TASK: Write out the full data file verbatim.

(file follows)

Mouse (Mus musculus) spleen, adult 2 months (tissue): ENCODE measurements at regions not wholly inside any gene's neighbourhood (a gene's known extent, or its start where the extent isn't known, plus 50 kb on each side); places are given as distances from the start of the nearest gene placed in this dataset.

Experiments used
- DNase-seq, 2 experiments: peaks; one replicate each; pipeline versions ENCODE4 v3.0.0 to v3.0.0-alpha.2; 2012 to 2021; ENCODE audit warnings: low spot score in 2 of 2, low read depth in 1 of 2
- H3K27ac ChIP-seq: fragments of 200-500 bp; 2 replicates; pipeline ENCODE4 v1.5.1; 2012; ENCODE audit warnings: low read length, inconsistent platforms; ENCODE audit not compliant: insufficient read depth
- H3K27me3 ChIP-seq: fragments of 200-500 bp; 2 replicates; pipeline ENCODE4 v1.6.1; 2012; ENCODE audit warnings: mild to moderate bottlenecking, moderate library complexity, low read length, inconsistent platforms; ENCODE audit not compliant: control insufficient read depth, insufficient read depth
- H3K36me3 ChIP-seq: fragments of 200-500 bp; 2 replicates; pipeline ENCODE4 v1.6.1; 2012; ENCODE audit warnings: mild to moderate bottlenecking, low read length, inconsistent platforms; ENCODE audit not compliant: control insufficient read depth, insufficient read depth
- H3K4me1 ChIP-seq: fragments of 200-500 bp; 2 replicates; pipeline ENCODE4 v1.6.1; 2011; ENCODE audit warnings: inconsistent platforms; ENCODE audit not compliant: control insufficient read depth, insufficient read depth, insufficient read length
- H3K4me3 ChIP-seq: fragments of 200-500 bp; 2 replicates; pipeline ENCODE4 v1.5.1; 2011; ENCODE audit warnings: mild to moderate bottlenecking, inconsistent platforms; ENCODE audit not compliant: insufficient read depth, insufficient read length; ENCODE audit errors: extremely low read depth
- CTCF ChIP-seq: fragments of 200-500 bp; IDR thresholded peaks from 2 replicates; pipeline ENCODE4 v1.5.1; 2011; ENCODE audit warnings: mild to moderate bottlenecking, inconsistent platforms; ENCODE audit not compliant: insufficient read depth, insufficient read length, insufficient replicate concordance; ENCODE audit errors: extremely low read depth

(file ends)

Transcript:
Mouse (Mus musculus) spleen, adult 2 months (tissue): ENCODE measurements at regions not wholly inside any gene's neighbourhood (a gene's known extent, or its start where the extent isn't known, plus 50 kb on each side); places are given as distances from the start of the nearest gene placed in this dataset.

Experiments used
- DNase-seq, 2 experiments: peaks; one replicate each; pipeline versions ENCODE4 v3.0.0 to v3.0.0-alpha.2; 2012 to 2021; ENCODE audit warnings: low spot score in 2 of 2, low read depth in 1 of 2
- H3K27ac ChIP-seq: fragments of 200-500 bp; 2 replicates; pipeline ENCODE4 v1.5.1; 2012; ENCODE audit warnings: low read length, inconsistent platforms; ENCODE audit not compliant: insufficient read depth
- H3K27me3 ChIP-seq: fragments of 200-500 bp; 2 replicates; pipeline ENCODE4 v1.6.1; 2012; ENCODE audit warnings: mild to moderate bottlenecking, moderate library complexity, low read length, inconsistent platforms; ENCODE audit not compliant: control insufficient read depth, insufficient read depth
- H3K36me3 ChIP-seq: fragments of 200-500 bp; 2 replicates; pipeline ENCODE4 v1.6.1; 2012; ENCODE audit warnings: mild to moderate bottlenecking, low read length, inconsistent platforms; ENCODE audit not compliant: control insufficient read depth, insufficient read depth
- H3K4me1 ChIP-seq: fragments of 200-500 bp; 2 replicates; pipeline ENCODE4 v1.6.1; 2011; ENCODE audit warnings: inconsistent platforms; ENCODE audit not compliant: control insufficient read depth, insufficient read depth, insufficient read length
- H3K4me3 ChIP-seq: fragments of 200-500 bp; 2 replicates; pipeline ENCODE4 v1.5.1; 2011; ENCODE audit warnings: mild to moderate bottlenecking, inconsistent platforms; ENCODE audit not compliant: insufficient read depth, insufficient read length; ENCODE audit errors: extremely low read depth
- CTCF ChIP-seq: fragments of 200-500 bp; IDR thresholded peaks from 2 replicates; pipeline ENCODE4 v1.5.1; 2011; ENCODE audit warnings: mild to moderate bottlenecking, inconsistent platforms; ENCODE audit not compliant: insufficient read depth, insufficient read length, insufficient replicate concordance; ENCODE audit errors: extremely low read depth